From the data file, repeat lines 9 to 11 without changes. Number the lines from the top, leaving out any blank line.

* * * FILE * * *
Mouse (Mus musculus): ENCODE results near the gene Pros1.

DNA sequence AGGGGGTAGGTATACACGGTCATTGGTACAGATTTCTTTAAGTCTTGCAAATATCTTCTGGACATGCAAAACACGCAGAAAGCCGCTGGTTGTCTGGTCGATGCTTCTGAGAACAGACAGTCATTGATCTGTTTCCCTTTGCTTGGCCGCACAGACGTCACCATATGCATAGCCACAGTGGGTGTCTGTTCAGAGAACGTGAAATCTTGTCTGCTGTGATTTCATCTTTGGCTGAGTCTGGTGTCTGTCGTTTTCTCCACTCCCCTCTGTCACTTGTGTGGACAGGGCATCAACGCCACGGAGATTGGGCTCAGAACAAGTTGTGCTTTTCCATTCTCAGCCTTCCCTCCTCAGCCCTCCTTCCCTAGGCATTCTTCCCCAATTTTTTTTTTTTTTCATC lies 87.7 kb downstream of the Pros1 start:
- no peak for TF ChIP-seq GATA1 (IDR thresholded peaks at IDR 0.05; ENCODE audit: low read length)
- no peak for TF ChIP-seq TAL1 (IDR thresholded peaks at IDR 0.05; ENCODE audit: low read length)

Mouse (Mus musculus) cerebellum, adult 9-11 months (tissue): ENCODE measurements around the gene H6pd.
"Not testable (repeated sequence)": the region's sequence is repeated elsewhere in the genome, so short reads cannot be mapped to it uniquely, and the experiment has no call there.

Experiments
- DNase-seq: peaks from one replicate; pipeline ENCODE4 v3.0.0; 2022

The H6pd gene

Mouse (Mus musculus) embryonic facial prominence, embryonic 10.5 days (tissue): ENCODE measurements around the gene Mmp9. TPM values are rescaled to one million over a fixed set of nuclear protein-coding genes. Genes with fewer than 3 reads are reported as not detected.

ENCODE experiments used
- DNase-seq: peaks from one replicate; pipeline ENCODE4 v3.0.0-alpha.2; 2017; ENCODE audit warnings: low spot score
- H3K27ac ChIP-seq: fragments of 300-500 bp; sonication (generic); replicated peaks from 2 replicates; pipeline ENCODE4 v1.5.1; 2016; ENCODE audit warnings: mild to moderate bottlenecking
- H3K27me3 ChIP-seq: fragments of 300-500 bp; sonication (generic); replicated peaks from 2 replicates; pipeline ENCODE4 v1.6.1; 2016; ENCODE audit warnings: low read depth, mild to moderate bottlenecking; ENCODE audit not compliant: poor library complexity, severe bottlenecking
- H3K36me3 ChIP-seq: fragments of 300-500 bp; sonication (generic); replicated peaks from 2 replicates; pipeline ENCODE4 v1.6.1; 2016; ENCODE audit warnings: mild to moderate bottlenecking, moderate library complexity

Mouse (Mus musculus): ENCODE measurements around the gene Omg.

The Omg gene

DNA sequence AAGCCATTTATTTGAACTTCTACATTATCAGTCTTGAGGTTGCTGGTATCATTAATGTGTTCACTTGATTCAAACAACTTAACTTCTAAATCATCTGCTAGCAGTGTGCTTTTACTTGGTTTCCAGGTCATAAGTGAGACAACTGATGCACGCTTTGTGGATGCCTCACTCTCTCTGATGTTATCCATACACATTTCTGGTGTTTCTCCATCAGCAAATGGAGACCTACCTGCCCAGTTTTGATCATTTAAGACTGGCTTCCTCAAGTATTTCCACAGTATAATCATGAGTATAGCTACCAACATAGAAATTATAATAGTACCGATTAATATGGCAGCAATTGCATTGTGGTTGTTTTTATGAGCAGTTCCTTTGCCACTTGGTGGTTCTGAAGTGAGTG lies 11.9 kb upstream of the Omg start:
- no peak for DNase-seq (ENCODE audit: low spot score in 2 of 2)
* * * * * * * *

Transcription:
The H6pd gene

Mouse (Mus musculus) embryonic facial prominence, embryonic 10.5 days (tissue): ENCODE measurements around the gene Mmp9. TPM values are rescaled to one million over a fixed set of nuclear protein-coding genes. Genes with fewer than 3 reads are reported as not detected.

ENCODE experiments used